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Ligament injuries

Torn ligament

Torn ligaments come from sports injuries and cause severe pain and swelling to the joint.

About

Ligaments are tough, flexible tissues which connect one bone to another bone and hold them in place. When too much force is applied to a ligament, it can become injured or torn. This makes the joint unstable.

Need to know

  • Symptoms of ligament injury icon plus

    Sports injuries often cause torn ligaments, mainly in the knees and ankles. The main ligaments in your knees are the anterior cruciate ligaments (ACL) and posterior cruciate ligament (PCL). These connect the thigh bone with the bones of the lower leg and can be twisted or torn when jumping and landing on a bent knee. General symptoms are:

    • a popping or snapping sound at the time of injury
    • pain
    • rapid onset of swelling
    • a feeling of instability or unsteadiness after the injury
    • knee stiffness

    There are different grades of torn ligaments. Grade 1 is a stretched ligament, grade 2 is partially torn ligament and grade 3 is a completely torn ligament.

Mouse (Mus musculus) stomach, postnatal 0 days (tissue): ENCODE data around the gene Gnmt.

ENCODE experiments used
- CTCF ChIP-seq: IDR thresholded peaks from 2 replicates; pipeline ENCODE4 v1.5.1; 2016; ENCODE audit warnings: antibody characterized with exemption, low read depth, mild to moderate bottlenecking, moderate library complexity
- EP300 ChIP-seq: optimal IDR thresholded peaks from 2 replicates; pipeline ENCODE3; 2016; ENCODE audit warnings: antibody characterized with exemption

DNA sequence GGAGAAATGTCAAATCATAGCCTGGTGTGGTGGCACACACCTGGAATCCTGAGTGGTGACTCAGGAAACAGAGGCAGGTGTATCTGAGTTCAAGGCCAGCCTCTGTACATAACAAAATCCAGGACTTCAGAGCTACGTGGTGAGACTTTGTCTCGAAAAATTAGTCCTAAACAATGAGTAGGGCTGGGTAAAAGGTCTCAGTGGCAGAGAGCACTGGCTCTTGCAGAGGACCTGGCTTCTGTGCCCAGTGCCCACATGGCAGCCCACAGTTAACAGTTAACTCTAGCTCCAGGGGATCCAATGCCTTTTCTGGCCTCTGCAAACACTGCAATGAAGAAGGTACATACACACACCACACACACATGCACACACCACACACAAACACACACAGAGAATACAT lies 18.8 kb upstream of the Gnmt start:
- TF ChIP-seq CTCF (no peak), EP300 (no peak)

• Screening and diagnosis icon plus

    Following a painful knee injury, you may need to be seen at an A&E department or by your GP urgently. Here you are assessed, and the first priority is to exclude any broken bones (fracture) or other problems requiring urgent care. Should a specialist assessment be required, this can be arranged soon thereafter.
  • Potential treatment options icon plus

    Minor ligament injuries can be treated with rest, ice, compression, elevation (R.I.C.E), to reduce the swelling. For specific types of injury, you may be fitted with a knee brace to support the ligaments while they heal. The most common ligament injury is damage to the medial collateral. This may be treated by a period in a knee brace, physiotherapy and crutches. Following ACL injury resting your knee is a key part of the recovery. Your consultant will discuss any further treatment options with you. These may depend on how stable your knee feels, your day-to-day function, and your sporting profile. In certain cases, you may consider ACL reconstruction surgery to rebuild your ACL. This involves rebuilding the ACL with other tissue - usually your own hamstrings or patella tendon.
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This content is intended for general information only and does not replace the need for personal advice from a qualified health professional.
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